Fletcher, J.; Bender, C.; Budowle, B.; Cobb, W. T.; Gold, S. E.; Ishimaru, C. A.; Luster, D.; Melcher, U.; Murch, R.; Scherm, H.; Seem, R. C.; Sherwood, J. L.; Sobral, B. W.; Tolin, S. A.

2006-01-01

350

Assessment of the Forensic Sciences Profession. A Survey of Educational Offerings in the Forensic Sciences. Volume I.  

ERIC Educational Resources Information Center

This survey of the educational offerings in the Forensic Sciences was initiated to identify institutions and agencies offering educational courses and/or programs in the forensic sciences and to evaluate the availability of these programs. The information gathered by surveying members of the American Academy of Forensic Sciences reveals that…

Field, Kenneth S.; And Others

351

Statistical Software Engineering.  

National Technical Information Service (NTIS)

This report spotlights problem areas in software engineering to which the application of modern statistical methodology can be fruitfully applied. It was produced by an expert cross-disciplinary National Research Council panel. The panel deliberated, disc...

J. R. Tucker

1998-01-01

352

A brief history of forensic entomology.  

PubMed

Apart from an early case report from China (13th century) and later artistic contributions, the first observations on insects and other arthropods as forensic indicators were documented in Germany and France during mass exhumations in the late 1880s by Reinhard and Hofmann, whom we propose recognizing as co-founders of the discipline. After the French publication of Mégnin's popular book on the applied aspects of forensic entomology, the concept quickly spread to Canada and the US. At the time, researchers recognized that the lack of systematic observations of forensically important insects stood in the way of their use as indicators of postmortem interval. General advances in insect taxonomy, and ecology helped close this gap over the following decades. Many early case reports dealt with alleged child homicides, including the suspected use of sulphuric acid. In this context, it was shown that ants, cockroaches, and freshwater arthropods could produce postmortem artifacts suggestive of child abuse. After the World Wars, few forensic entomology cases entered the scientific literature. From the 1960s to the 1980s, Leclecq and Nuorteva were primarily responsible for maintaining the method in Central Europe, with a focus on case work. Since then, basic research in the US, Russia and Canada has opened the way to the routine use of entomology in forensic investigations. The following article gives a brief overview of historic developments in the field. A major focus is on the work done between 1850 and 1950. Since sources from that time remain difficult to track down, the article also includes a historic bibliographical overview on forensic entomology of that era. PMID:11457602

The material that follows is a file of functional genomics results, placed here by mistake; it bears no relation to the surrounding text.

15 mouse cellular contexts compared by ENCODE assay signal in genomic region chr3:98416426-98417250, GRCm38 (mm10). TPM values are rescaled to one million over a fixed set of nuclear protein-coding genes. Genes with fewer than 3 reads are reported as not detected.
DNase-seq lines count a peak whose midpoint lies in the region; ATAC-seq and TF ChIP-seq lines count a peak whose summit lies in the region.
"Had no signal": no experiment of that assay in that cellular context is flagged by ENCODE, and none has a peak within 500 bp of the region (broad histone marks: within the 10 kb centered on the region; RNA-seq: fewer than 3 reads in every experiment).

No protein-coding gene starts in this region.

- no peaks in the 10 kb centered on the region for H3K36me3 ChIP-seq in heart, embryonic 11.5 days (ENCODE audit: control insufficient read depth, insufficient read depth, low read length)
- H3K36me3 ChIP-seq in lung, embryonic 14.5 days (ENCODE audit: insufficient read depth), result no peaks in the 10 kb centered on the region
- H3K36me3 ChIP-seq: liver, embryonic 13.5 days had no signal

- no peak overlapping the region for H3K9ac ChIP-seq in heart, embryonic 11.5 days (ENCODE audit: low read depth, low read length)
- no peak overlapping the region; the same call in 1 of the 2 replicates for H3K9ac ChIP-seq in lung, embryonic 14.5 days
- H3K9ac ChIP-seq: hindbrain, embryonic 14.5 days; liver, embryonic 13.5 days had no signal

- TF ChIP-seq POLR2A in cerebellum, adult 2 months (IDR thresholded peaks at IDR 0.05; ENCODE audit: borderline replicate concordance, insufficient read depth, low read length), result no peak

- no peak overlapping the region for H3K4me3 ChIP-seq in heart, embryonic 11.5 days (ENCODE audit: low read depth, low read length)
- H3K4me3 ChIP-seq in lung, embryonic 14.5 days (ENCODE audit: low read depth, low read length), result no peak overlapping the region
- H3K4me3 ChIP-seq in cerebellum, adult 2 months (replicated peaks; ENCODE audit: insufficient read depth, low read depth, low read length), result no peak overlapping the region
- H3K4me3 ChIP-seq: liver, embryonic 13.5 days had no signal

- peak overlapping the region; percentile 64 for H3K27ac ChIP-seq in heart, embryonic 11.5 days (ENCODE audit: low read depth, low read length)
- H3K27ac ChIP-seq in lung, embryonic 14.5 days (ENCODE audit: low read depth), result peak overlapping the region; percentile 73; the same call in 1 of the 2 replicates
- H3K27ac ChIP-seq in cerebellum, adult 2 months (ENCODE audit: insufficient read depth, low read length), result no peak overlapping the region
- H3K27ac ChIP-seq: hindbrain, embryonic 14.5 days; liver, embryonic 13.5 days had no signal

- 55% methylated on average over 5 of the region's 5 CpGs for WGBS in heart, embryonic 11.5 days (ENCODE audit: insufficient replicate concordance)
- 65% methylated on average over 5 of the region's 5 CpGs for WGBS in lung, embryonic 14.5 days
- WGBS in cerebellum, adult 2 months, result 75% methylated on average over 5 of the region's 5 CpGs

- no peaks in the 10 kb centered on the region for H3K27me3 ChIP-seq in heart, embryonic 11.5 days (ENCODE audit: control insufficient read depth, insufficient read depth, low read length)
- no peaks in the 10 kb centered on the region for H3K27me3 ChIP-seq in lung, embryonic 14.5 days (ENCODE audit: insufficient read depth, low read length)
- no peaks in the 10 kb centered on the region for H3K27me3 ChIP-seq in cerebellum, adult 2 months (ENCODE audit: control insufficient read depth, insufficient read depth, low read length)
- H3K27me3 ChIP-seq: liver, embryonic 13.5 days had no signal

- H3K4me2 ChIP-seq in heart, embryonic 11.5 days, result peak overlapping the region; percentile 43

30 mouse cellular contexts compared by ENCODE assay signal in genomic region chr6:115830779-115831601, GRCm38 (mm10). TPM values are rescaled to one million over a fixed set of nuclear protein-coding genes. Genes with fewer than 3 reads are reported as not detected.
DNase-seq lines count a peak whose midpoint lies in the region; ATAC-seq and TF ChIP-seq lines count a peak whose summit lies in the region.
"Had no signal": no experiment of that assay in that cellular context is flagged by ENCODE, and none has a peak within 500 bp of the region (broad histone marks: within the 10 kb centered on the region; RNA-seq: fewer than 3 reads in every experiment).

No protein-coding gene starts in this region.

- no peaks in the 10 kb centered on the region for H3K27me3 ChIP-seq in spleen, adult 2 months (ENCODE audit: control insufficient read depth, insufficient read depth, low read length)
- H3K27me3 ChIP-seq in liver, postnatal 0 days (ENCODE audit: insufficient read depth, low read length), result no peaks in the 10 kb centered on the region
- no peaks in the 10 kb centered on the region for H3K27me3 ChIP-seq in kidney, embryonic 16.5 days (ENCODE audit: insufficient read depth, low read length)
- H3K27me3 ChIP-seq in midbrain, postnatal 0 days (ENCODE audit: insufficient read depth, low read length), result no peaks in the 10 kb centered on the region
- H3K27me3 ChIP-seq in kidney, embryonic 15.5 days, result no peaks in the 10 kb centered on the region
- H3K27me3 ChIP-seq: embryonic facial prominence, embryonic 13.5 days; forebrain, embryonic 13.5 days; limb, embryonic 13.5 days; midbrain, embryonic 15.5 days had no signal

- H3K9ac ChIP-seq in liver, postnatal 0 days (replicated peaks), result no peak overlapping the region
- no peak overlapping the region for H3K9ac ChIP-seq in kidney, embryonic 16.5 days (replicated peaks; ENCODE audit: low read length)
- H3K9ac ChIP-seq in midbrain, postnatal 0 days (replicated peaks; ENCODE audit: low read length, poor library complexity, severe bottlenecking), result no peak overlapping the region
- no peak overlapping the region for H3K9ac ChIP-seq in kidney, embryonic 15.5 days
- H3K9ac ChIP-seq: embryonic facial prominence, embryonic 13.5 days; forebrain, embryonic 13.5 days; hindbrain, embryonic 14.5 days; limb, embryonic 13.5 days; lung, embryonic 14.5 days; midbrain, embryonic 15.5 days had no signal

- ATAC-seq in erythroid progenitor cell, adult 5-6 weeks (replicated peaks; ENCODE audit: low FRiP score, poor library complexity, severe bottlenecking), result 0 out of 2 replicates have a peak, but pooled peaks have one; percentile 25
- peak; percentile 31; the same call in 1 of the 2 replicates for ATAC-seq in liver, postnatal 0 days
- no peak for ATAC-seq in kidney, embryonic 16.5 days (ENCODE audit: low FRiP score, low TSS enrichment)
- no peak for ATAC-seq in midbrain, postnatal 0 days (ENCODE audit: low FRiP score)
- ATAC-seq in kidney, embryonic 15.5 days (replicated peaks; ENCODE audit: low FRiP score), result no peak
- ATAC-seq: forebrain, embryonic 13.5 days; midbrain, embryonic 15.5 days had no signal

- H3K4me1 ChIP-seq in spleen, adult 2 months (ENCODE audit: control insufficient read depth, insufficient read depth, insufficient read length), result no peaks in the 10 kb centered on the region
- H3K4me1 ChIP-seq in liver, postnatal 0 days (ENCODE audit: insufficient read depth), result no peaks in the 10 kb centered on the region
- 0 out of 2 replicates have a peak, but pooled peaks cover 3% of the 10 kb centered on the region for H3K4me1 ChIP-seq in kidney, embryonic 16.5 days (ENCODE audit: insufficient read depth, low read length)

Benecke, M

2001-08-15

353

Forensic evaluation of the AmpFlSTR® NGM™ loci in Lodz region of Poland population sample.  

PubMed